MEHLMAN: First They Came For ICE, Then They Came For The Rule Of Law

Ira Mehlman Ira Mehlman is the media director for the Federation for American Immigration Reform.
Font Size:

The German theologian Martin Niemöller famously summed up how dangerous social pathologies begin incrementally before snowballing into full-blown assaults on the core of civilized societies. Recounting how Nazi doctrine tightened its grip on Germany, he observed, “First they came for the socialists, and I did not speak out because I was not a socialist.” The trade unionists and the Jews were next until finally they came for him, “and there was no on left to speak for me,” he lamented.

The subversion of laws that exist to serve the welfare of society, by those who want to undermine that society, always begins slowly. People have to become inured to the erosion of the society’s foundational principles through relentless campaigns that make the perfect the enemy of the good. The Nazi’s, in Niemöller’s homeland, did not begin by sending people to gas chambers; it took years of indoctrination to get an entire country to pretend not to notice or cow them into silence.

Historical parallels – especially those with Nazi Germany – must always be approached with extreme caution. The corrosive effects of mainstream political acquiescence to attacks on the foundational principles of civil society, however, hold true.

The virally spreading notion that laws that establish and preserve social order are inherently a tool of oppression and racism, and that the people who enforce laws are inherently agents of oppression began with assaults on our nation’s immigration laws and the men and women who enforce those laws.

The first attacks on the validity of immigration laws began some 40 years ago with the first sanctuary policies, under which local governments shielded immigration lawbreakers from federal authorities, based on the erroneous portrayal of illegal immigration being a victimless offense and the toxic assertion that enforcement of those laws is motivated by prejudice against certain racial and ethnic groups. Such policies have spread like wildfire in the past decade, with more than 500 jurisdictions, including entire states, now identifying themselves as de facto or de jure sanctuaries for illegal aliens.

The next phase in the assault on the foundational legal principle that a nation has a sovereign right to control its borders and set conditions for immigration were efforts by those on the far left to abolish ICE (Immigration and Customs Enforcement), the primary immigration enforcement agency in the interior of the country. The calls to do away with ICE quickly metastasized into invidious comparisons between immigration enforcement agents and actual Nazis. Vice presidential nominee Kamala Harris compared ICE to the KKK.

Rather than immediate and harsh repudiation of dangerous ideas and pernicious comparisons, these positions gained acceptance, if not outright endorsement by mainstream Democratic political figures. Two of the leading contenders for the Democratic presidential nomination – Bernie Sanders and Elizabeth Warren – joined the call for abolishing ICE. Much of the rest of the field stopped short of abolishing ICE entirely, but agreed that the agency should be prevented from enforcing immigration laws in any meaningful way, and that illegally entering the country should not be a crime.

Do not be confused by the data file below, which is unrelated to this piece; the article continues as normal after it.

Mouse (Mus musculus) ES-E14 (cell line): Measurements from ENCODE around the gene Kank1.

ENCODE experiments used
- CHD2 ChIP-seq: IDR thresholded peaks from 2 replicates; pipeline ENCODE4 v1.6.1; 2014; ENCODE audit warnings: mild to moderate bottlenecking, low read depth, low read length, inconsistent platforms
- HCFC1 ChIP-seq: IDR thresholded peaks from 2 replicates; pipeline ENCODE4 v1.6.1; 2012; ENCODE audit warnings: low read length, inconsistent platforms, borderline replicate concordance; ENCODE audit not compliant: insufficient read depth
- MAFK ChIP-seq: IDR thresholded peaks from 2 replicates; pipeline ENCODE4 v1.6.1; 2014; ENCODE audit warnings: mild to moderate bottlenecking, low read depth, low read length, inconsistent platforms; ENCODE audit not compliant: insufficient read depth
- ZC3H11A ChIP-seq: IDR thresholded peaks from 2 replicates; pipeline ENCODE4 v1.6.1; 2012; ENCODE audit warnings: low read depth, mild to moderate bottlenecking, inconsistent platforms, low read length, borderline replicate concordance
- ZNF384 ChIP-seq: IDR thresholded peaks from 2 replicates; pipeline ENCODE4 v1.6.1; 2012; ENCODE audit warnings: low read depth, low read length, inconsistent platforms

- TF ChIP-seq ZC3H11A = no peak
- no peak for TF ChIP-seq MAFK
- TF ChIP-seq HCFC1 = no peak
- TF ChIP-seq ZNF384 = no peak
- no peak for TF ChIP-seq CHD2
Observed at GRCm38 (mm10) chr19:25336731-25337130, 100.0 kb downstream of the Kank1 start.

From our current perspective in mid-2020, it is now apparent that the Abolish ICE movement was not an end in itself – a conscientious objection to the enforcement of one area of law. Rather it was a cat’s paw for an attack on the rule of law itself. Using the horrific murder of George Floyd by a Minneapolis police officer as a pretext, the increasingly emboldened anarchists and fringe identity groups upped their demands from abolishing ICE to abolishing police and decriminalizing nearly all offenses committed by those they deemed to be the oppressed against those they deemed to be oppressors.

Astonishingly, rather than a resolute line in the sand on the part of state and local officials, these demands were met with more acquiescence. In the face of rising violent crime, no less than 13 major U.S. cities have responded by slashing police budgets and manpower, or taking steps toward abolishing police entirely (even though these moves are overwhelmingly opposed by citizens, including 81 percent of African Americans). In the meantime, police in places like Seattle, Portland, Chicago, New York and other cities have been relegated to onlooker status (or defenseless targets) as mobs impose their will and ideologies on residents and social institutions, with the tacit consent of appeasing politicians.

Subversion of laws and deliberate distortion of their intent begets more subversion of laws and distortion of their intent. The assault on our status as a “nation of laws” may have begun with immigration laws, and the nation’s elite did not speak out because the harm that was caused did not directly affect them. Now other laws are being subverted that do affect the elites – the people who live in places like Manhattan’s Upper Westside, or Seattle’s pricey Capitol Hill neighborhood – and there may be no one left to speak for them.

Ira Mehlman is media director at the Federation for American Immigration Reform (FAIR).